Does your school have a filmmaking program, theater or auditorium, even a digital marketing program? If they do, that could be a valuable resource for you. You might be able to borrow equipment, use their editing rooms, even film on campus. Make connections with department heads, film majors, instructors, and others who might have a bit of sway.

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Be Prepared to Shoot Out of Order

Smart filmmakers are prepared to maximize the time they have. They’re flexible, and they avoid wasting production time. This includes:

  • Filming scenes when actors are available.
  • Taking advantage of events and weather conditions to get footage.
  • Being prepared to change the shooting schedule if someone is ill or there are other issues.

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Learn as much as you can about editing. This way, you aren’t bound to shooting your film or video sequentially. Instead, you can piece the footage together during the editing process.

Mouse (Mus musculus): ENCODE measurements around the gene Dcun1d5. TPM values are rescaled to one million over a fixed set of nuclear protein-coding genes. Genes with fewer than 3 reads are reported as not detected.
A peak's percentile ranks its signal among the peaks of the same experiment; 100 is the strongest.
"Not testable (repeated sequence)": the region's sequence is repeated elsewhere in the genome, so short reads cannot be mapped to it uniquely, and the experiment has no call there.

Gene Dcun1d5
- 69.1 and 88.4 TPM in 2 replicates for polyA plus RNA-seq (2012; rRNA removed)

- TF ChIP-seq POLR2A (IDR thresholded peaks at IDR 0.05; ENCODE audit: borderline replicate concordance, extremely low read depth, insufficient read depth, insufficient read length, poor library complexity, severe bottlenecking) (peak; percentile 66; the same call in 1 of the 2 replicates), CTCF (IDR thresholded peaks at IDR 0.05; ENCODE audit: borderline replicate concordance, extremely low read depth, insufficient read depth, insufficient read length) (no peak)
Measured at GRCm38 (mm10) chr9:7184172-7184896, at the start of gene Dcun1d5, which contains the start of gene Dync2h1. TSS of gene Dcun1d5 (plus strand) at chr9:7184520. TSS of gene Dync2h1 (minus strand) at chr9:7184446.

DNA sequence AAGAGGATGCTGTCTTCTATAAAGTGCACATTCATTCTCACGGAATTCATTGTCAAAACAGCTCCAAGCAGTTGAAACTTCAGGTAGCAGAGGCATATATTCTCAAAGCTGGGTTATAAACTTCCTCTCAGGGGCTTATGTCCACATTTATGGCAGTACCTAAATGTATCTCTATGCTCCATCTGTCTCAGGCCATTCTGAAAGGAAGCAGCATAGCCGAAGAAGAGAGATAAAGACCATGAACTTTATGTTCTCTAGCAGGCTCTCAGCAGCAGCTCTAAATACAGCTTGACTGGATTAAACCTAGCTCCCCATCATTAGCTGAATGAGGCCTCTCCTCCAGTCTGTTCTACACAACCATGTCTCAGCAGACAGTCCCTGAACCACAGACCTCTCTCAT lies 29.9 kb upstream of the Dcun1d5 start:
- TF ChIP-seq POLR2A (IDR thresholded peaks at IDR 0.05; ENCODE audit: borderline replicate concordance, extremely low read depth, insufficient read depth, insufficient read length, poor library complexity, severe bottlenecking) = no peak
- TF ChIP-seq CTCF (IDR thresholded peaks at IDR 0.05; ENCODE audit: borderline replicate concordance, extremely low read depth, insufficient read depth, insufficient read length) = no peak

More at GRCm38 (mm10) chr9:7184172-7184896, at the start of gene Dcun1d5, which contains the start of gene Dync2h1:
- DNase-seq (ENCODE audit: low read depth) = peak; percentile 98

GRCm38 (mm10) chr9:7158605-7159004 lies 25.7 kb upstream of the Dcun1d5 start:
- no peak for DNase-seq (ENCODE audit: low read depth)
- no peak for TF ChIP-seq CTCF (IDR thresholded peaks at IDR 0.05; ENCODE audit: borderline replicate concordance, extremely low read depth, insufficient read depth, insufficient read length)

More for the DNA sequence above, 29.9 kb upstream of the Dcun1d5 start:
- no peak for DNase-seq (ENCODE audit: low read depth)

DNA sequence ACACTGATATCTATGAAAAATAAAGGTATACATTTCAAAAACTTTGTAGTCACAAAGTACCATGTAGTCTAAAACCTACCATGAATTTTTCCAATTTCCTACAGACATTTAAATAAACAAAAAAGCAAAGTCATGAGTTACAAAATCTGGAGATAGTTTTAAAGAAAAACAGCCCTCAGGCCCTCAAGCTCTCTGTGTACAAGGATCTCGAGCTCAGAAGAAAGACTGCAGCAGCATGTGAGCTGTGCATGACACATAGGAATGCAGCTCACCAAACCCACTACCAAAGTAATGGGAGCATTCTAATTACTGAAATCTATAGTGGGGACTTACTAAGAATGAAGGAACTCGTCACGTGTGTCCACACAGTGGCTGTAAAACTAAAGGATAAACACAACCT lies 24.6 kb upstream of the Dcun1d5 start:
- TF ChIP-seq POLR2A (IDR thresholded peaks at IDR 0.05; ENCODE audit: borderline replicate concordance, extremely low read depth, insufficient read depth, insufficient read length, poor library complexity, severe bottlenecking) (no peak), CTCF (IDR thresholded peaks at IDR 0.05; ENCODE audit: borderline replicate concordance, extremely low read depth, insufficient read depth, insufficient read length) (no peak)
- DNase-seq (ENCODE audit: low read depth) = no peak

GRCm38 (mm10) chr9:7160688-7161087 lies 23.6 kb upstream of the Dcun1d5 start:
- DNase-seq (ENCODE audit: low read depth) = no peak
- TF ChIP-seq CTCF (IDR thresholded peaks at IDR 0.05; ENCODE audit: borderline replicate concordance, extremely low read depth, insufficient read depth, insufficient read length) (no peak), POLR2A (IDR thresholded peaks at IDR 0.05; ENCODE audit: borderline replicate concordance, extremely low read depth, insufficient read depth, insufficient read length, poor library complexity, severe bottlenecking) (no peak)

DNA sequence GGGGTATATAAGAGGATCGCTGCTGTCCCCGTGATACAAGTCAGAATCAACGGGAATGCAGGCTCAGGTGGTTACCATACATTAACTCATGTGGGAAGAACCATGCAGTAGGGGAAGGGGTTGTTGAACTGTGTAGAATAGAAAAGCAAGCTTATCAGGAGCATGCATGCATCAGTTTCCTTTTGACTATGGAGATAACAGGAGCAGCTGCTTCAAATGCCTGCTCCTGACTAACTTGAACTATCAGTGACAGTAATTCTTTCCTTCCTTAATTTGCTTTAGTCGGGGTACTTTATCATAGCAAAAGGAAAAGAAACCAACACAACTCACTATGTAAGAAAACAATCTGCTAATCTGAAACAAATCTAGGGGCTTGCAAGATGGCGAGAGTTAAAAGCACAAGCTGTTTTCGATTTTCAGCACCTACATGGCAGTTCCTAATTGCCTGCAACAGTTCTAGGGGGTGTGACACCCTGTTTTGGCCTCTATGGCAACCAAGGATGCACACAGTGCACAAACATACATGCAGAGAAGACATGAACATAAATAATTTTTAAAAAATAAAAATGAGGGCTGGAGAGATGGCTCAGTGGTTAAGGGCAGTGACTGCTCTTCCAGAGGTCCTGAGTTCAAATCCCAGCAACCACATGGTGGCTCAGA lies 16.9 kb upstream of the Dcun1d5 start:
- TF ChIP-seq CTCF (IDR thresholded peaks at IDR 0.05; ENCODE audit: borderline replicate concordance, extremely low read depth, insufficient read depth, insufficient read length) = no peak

Learn to Recycle Your Footage

Take a look at the most popular YouTube channels, and the brands that have the most recognizable videos. Even before you get too far into one of their videos you know who made the film. That’s because so many elements remain the same.

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Elements such as intros, credits, and stock footage can be used over and over again. For example, if you need footage of a large crowd or city skyline, film it once and archive it. That way, if you need that again you can just recycle it. Think of it like this. If it isn’t filmed close up, there’s a good chance that you can reuse it.

Plan And Track Your Expenses